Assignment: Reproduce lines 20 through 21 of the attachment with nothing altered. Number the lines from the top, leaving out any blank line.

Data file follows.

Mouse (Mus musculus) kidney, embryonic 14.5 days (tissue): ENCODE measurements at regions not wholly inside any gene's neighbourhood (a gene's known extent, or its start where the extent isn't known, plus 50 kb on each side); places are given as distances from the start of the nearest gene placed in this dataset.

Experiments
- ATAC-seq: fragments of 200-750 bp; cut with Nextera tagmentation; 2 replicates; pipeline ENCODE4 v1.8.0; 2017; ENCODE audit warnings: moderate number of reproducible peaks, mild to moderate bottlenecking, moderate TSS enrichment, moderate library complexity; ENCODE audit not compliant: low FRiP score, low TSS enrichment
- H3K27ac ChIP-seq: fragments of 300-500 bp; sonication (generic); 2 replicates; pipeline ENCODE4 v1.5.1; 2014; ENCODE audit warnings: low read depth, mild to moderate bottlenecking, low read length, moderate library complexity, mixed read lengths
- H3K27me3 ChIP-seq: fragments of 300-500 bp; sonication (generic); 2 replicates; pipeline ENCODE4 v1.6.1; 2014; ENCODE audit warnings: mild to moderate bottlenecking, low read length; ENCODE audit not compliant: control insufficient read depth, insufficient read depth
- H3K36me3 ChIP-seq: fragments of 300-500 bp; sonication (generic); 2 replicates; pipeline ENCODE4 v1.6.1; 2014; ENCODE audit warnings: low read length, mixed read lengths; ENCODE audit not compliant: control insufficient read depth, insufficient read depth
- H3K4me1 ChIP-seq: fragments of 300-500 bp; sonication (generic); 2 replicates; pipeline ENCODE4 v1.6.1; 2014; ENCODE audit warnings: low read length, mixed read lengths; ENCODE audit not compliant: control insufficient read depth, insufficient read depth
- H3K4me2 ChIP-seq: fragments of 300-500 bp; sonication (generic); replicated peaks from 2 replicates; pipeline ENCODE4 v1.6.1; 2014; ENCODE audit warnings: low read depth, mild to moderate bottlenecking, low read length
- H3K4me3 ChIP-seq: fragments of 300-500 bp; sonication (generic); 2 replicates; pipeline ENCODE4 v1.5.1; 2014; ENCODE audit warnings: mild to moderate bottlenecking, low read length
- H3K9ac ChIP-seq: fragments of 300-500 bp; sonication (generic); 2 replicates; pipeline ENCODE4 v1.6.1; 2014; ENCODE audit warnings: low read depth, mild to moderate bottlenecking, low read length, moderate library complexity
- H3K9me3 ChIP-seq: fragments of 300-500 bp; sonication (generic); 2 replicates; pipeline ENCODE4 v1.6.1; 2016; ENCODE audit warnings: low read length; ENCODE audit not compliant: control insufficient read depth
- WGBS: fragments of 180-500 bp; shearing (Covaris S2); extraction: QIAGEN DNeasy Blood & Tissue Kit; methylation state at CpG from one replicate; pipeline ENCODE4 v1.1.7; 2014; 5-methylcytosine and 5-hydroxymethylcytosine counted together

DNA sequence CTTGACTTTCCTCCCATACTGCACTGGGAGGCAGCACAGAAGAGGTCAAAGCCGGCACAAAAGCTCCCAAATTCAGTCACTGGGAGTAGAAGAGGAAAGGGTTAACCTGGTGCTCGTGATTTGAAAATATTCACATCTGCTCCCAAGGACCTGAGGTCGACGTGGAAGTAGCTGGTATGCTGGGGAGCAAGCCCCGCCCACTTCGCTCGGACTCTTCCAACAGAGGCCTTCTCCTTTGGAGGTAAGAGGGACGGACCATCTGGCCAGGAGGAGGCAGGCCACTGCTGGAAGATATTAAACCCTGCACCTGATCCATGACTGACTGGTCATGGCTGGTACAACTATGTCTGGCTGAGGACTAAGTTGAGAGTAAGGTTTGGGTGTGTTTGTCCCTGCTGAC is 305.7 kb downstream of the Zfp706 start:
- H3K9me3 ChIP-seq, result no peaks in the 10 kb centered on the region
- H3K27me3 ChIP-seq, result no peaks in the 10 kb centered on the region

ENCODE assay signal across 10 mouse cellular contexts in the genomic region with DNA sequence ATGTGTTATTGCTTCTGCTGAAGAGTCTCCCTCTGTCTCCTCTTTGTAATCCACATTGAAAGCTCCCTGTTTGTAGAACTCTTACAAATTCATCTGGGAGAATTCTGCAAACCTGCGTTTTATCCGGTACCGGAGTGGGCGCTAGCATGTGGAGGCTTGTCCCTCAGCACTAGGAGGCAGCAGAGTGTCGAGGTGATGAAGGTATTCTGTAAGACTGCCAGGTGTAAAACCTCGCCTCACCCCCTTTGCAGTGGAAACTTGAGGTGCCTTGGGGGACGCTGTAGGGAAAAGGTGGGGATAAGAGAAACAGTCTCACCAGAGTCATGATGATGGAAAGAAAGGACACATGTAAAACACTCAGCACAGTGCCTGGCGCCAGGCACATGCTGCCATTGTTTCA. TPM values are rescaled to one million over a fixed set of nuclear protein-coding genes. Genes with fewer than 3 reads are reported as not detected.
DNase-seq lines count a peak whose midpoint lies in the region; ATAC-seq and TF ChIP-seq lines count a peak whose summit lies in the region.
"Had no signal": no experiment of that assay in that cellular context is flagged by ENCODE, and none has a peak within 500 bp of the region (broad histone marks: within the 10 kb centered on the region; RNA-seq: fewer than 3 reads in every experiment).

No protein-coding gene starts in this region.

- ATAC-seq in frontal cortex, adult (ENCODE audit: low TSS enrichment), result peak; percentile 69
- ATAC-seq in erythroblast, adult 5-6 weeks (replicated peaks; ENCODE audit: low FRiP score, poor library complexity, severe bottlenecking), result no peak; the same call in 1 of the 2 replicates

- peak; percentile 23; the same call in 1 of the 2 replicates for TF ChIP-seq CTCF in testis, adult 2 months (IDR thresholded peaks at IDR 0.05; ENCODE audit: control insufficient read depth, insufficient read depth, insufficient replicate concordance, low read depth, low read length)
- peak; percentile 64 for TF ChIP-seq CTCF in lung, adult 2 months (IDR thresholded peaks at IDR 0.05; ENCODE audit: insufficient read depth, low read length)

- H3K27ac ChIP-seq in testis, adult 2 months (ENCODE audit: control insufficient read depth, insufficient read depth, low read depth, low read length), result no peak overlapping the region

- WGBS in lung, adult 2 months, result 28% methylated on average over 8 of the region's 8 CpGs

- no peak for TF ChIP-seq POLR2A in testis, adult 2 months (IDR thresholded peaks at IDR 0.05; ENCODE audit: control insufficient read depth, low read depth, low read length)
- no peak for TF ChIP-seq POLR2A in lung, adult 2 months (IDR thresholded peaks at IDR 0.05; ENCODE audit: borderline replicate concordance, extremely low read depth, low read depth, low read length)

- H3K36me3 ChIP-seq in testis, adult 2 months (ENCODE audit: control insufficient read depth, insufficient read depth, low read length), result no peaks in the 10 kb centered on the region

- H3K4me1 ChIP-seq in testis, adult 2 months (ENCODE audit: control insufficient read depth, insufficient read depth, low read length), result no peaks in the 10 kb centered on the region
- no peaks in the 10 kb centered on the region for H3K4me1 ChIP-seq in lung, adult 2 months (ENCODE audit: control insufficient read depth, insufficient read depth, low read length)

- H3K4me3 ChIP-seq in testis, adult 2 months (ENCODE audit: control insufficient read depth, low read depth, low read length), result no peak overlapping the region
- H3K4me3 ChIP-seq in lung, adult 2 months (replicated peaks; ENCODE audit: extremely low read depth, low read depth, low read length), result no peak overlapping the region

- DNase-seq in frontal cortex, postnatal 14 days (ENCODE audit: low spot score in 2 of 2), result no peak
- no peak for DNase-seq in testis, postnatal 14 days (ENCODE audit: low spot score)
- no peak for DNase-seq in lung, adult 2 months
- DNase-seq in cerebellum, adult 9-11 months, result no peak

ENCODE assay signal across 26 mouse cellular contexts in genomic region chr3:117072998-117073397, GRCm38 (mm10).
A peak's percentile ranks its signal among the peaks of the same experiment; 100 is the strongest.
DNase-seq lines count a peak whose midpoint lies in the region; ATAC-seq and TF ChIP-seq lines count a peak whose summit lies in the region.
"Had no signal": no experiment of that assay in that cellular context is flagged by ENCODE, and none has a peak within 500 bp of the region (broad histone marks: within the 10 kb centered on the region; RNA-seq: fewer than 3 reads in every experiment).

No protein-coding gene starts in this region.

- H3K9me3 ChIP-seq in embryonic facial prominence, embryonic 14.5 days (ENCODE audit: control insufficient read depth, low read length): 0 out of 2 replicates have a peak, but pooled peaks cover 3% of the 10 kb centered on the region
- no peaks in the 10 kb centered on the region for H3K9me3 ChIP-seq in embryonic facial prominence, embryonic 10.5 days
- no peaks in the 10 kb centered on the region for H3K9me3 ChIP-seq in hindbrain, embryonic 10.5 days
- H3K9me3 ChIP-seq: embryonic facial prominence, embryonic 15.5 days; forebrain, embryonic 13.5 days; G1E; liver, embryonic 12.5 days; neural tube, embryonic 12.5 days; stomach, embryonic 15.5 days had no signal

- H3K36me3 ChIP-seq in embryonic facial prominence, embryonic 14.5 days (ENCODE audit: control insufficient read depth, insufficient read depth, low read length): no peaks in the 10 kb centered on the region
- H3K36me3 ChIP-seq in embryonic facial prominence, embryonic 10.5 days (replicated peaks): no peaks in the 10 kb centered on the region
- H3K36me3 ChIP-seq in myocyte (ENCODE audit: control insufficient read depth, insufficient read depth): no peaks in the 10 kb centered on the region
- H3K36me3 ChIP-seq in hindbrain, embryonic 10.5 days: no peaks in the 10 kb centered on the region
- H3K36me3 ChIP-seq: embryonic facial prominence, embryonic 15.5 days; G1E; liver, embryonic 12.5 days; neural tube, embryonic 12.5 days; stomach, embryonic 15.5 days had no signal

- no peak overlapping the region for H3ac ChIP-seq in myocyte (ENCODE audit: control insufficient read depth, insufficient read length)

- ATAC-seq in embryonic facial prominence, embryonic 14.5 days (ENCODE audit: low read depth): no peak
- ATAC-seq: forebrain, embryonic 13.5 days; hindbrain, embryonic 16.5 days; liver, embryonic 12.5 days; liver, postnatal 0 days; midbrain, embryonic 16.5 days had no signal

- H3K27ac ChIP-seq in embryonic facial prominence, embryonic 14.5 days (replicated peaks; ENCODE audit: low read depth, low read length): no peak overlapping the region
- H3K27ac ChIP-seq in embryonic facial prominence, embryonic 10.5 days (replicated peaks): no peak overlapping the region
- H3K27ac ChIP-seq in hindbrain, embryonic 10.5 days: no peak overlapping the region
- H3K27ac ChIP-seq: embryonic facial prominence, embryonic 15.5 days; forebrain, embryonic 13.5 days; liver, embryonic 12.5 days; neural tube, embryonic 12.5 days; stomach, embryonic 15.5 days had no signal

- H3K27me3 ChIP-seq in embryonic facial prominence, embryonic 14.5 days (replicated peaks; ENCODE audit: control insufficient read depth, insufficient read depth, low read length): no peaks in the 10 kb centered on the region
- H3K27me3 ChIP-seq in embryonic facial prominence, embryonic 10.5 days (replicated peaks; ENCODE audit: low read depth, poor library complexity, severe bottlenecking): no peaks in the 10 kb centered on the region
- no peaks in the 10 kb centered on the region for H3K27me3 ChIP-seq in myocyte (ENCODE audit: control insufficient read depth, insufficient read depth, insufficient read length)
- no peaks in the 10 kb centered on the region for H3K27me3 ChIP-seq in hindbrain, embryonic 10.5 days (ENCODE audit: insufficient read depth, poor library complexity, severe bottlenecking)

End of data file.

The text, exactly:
- ATAC-seq in frontal cortex, adult (ENCODE audit: low TSS enrichment), result peak; percentile 69
- ATAC-seq in erythroblast, adult 5-6 weeks (replicated peaks; ENCODE audit: low FRiP score, poor library complexity, severe bottlenecking), result no peak; the same call in 1 of the 2 replicates